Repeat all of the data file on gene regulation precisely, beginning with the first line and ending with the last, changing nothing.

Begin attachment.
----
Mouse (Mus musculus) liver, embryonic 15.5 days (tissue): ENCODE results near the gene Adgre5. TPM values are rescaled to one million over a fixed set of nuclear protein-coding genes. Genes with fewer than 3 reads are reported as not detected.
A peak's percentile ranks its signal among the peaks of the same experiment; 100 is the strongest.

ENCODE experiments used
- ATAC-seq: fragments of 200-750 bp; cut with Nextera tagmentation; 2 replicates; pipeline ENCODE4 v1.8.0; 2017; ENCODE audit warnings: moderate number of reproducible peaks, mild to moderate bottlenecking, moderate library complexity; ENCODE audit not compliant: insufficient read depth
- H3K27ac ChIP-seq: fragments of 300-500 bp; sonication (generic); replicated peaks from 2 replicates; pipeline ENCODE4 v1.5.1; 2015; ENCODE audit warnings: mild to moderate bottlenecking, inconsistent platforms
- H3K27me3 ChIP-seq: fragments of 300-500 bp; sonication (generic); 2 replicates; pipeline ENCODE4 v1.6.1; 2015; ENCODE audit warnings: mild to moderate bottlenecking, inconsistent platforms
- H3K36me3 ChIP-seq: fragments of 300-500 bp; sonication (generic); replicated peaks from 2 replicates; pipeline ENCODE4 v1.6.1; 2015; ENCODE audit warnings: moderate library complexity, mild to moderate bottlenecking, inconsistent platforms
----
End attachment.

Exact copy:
Mouse (Mus musculus) liver, embryonic 15.5 days (tissue): ENCODE results near the gene Adgre5. TPM values are rescaled to one million over a fixed set of nuclear protein-coding genes. Genes with fewer than 3 reads are reported as not detected.
A peak's percentile ranks its signal among the peaks of the same experiment; 100 is the strongest.

ENCODE experiments used
- ATAC-seq: fragments of 200-750 bp; cut with Nextera tagmentation; 2 replicates; pipeline ENCODE4 v1.8.0; 2017; ENCODE audit warnings: moderate number of reproducible peaks, mild to moderate bottlenecking, moderate library complexity; ENCODE audit not compliant: insufficient read depth
- H3K27ac ChIP-seq: fragments of 300-500 bp; sonication (generic); replicated peaks from 2 replicates; pipeline ENCODE4 v1.5.1; 2015; ENCODE audit warnings: mild to moderate bottlenecking, inconsistent platforms
- H3K27me3 ChIP-seq: fragments of 300-500 bp; sonication (generic); 2 replicates; pipeline ENCODE4 v1.6.1; 2015; ENCODE audit warnings: mild to moderate bottlenecking, inconsistent platforms
- H3K36me3 ChIP-seq: fragments of 300-500 bp; sonication (generic); replicated peaks from 2 replicates; pipeline ENCODE4 v1.6.1; 2015; ENCODE audit warnings: moderate library complexity, mild to moderate bottlenecking, inconsistent platforms